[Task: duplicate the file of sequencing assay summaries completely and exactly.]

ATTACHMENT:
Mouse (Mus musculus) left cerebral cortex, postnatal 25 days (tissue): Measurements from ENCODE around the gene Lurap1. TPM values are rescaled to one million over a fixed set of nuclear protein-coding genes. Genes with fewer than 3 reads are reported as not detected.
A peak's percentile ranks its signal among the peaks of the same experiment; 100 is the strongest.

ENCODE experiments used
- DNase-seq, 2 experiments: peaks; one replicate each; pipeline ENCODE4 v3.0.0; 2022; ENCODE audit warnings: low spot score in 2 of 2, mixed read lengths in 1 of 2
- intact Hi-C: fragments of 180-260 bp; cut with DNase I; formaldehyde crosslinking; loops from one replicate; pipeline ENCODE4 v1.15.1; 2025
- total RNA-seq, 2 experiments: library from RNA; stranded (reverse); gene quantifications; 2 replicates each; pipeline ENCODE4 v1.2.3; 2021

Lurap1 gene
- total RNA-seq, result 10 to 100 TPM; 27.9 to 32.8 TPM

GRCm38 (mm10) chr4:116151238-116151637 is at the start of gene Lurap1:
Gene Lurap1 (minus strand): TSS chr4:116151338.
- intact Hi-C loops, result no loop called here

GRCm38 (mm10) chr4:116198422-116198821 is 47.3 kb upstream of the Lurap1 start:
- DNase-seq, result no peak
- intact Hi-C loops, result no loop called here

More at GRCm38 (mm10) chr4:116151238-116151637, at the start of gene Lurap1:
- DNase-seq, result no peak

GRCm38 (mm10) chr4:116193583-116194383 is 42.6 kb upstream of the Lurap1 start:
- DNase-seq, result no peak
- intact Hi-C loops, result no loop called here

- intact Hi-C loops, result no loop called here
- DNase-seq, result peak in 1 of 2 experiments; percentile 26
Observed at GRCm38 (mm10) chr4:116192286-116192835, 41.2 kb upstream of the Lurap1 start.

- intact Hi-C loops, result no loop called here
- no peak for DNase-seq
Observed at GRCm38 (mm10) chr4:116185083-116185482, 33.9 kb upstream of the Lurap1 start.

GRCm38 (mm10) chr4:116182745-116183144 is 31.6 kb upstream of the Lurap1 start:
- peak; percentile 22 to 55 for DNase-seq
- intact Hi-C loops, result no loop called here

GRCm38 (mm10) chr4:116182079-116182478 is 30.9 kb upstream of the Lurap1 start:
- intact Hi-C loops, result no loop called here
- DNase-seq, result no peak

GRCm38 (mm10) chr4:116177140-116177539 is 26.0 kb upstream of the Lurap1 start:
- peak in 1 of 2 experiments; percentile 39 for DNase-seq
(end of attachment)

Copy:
Mouse (Mus musculus) left cerebral cortex, postnatal 25 days (tissue): Measurements from ENCODE around the gene Lurap1. TPM values are rescaled to one million over a fixed set of nuclear protein-coding genes. Genes with fewer than 3 reads are reported as not detected.
A peak's percentile ranks its signal among the peaks of the same experiment; 100 is the strongest.

ENCODE experiments used
- DNase-seq, 2 experiments: peaks; one replicate each; pipeline ENCODE4 v3.0.0; 2022; ENCODE audit warnings: low spot score in 2 of 2, mixed read lengths in 1 of 2
- intact Hi-C: fragments of 180-260 bp; cut with DNase I; formaldehyde crosslinking; loops from one replicate; pipeline ENCODE4 v1.15.1; 2025
- total RNA-seq, 2 experiments: library from RNA; stranded (reverse); gene quantifications; 2 replicates each; pipeline ENCODE4 v1.2.3; 2021

Lurap1 gene
- total RNA-seq, result 10 to 100 TPM; 27.9 to 32.8 TPM

GRCm38 (mm10) chr4:116151238-116151637 is at the start of gene Lurap1:
Gene Lurap1 (minus strand): TSS chr4:116151338.
- intact Hi-C loops, result no loop called here

GRCm38 (mm10) chr4:116198422-116198821 is 47.3 kb upstream of the Lurap1 start:
- DNase-seq, result no peak
- intact Hi-C loops, result no loop called here

More at GRCm38 (mm10) chr4:116151238-116151637, at the start of gene Lurap1:
- DNase-seq, result no peak

GRCm38 (mm10) chr4:116193583-116194383 is 42.6 kb upstream of the Lurap1 start:
- DNase-seq, result no peak
- intact Hi-C loops, result no loop called here

- intact Hi-C loops, result no loop called here
- DNase-seq, result peak in 1 of 2 experiments; percentile 26
Observed at GRCm38 (mm10) chr4:116192286-116192835, 41.2 kb upstream of the Lurap1 start.

- intact Hi-C loops, result no loop called here
- no peak for DNase-seq
Observed at GRCm38 (mm10) chr4:116185083-116185482, 33.9 kb upstream of the Lurap1 start.

GRCm38 (mm10) chr4:116182745-116183144 is 31.6 kb upstream of the Lurap1 start:
- peak; percentile 22 to 55 for DNase-seq
- intact Hi-C loops, result no loop called here

GRCm38 (mm10) chr4:116182079-116182478 is 30.9 kb upstream of the Lurap1 start:
- intact Hi-C loops, result no loop called here
- DNase-seq, result no peak

GRCm38 (mm10) chr4:116177140-116177539 is 26.0 kb upstream of the Lurap1 start:
- peak in 1 of 2 experiments; percentile 39 for DNase-seq